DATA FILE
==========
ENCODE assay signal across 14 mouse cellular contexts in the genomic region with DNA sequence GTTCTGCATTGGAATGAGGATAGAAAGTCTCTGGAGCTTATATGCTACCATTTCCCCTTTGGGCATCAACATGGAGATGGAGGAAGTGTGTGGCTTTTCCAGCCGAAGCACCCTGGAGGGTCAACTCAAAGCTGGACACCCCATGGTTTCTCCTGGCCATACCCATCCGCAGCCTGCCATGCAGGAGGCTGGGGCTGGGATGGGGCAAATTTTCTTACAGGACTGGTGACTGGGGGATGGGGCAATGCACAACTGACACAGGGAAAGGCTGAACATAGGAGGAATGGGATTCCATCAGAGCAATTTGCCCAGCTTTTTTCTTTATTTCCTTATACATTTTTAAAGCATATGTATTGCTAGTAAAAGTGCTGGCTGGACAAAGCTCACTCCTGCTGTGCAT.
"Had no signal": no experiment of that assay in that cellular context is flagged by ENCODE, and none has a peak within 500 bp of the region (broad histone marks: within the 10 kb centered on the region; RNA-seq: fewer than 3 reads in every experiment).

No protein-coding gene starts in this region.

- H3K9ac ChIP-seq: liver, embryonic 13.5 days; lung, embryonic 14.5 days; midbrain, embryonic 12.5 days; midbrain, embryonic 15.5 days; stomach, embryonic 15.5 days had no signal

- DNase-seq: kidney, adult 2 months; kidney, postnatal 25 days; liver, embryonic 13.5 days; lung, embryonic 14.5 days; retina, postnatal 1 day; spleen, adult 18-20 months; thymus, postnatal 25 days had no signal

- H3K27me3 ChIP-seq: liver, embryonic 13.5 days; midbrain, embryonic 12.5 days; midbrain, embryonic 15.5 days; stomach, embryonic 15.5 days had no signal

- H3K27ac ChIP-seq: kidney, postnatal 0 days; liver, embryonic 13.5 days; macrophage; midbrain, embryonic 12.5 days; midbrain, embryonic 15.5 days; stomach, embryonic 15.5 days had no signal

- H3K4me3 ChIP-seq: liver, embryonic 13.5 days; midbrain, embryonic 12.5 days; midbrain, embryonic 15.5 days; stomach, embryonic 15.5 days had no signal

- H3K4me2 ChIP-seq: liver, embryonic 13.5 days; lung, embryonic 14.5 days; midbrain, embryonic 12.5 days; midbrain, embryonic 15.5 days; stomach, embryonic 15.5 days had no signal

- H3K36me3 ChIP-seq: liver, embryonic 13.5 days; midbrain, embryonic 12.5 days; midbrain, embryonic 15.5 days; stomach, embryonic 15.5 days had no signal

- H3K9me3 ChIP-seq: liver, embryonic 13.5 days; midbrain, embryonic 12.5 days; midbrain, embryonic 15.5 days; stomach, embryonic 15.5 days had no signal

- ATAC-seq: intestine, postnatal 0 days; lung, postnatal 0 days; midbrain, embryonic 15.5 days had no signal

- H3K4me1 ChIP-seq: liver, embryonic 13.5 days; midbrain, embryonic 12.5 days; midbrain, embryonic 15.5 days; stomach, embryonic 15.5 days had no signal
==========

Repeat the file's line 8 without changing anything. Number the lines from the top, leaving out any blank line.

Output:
- H3K4me3 ChIP-seq: liver, embryonic 13.5 days; midbrain, embryonic 12.5 days; midbrain, embryonic 15.5 days; stomach, embryonic 15.5 days had no signal